NEW YORK: U.S. stocks traded higher for the week as investors digested a batch of economic data from the country and Federal Reserve Chair Janet Yellen’ s latest remarks. For the week, all three major indices posted sharp gains, with the Dow, the S&P500 and the Nasdaq going up 1.04 percent, 1.41 percent and 2.59 percent, respectively. In the week ending July 8, the advance figure for seasonally adjusted initial claims was 247,000, a decrease of 3,000 from the previous week’s revised level, the Labor Department said Thursday. In a separate report, the department said that the seasonally adjusted Producer Price Index for final demand increased 0.1 percent in June, seasonally adjusted, above economists’ expectations.
The Consumer Price Index for All Urban Consumers was unchanged in June on a seasonally adjusted basis, the labor department reported on Friday. Over the last 12 months, the all items index rose 1.6 percent. Moreover, advance estimates of U.S. retail and food services sales for June 2017, adjusted for seasonal variation and holiday and trading-day differences, but not for price changes, were 473.5 billion U.S. dollars, a decrease of 0.2 percent from the previous month, and 2.8 percent above June 2016, said the commerce department. Investors also kept an eye on the closely-watched Yellen’s testimony before the congress.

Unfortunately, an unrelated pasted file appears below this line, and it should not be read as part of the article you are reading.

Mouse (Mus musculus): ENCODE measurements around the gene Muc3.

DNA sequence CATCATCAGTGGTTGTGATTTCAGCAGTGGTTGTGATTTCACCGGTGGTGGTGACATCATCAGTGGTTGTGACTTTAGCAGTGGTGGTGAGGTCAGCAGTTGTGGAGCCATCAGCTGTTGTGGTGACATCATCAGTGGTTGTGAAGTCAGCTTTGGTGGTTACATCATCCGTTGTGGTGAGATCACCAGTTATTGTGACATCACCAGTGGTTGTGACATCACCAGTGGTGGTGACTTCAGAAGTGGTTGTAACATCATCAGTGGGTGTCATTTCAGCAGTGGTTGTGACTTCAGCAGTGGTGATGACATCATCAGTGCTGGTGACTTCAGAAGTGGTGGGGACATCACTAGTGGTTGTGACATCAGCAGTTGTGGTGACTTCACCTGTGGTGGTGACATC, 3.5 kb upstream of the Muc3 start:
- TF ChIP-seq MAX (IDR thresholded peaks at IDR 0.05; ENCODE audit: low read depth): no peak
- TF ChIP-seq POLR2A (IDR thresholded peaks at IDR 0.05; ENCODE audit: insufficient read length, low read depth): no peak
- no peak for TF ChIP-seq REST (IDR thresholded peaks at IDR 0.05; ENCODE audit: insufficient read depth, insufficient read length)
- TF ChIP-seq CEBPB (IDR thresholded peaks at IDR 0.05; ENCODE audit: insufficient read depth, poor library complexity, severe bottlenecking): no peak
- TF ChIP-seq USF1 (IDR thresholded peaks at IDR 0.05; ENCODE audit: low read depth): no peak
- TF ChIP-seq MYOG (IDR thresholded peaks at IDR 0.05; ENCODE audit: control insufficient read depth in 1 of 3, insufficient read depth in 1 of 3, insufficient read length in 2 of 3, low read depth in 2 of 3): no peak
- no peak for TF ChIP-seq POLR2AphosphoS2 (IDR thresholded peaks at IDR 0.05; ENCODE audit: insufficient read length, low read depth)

Janet Yellen, chair of the Board of Governors of the Federal Reserve System, in a testimony prepared for delivery to the U.S. House Financial Services Committee Wednesday, said the U.S. economy should continue to expand over the next few years, allowing the central bank to keep raising interest rates.”The committee continues to expect that the evolution of the economy will warrant gradual increases in the federal funds rate over time to achieve and maintain maximum employment and stable prices,” she said. She added that the central bank is likely to start reducing its massive 4.5-trillion-dollar balance sheet later this year. The Fed bolstered the balance sheet as a way to stimulate the economy during and after the financial crisis. In addition, Yellen said the Fed is monitoring low inflation as it remains one of the major uncertainties in the economic outlook. “There is, for example, uncertainty about when — and how much — inflation will respond to tightening resource utilization,” she said.
In corporate news, JPMorgan Chase reported quarterly net income of seven billion U.S. dollars, up 13 percent year-on-year. Earnings per share were 1.82 dollars, or 1.71 dollars excluding a gain from a legal settlement, far higher than market estimates. Wells Fargo reported second-quarter diluted earnings per share of 1. 07 dollar, beating Wall Street expectation. But its revenue came in at 22.17 billion dollars, lower than market expectation.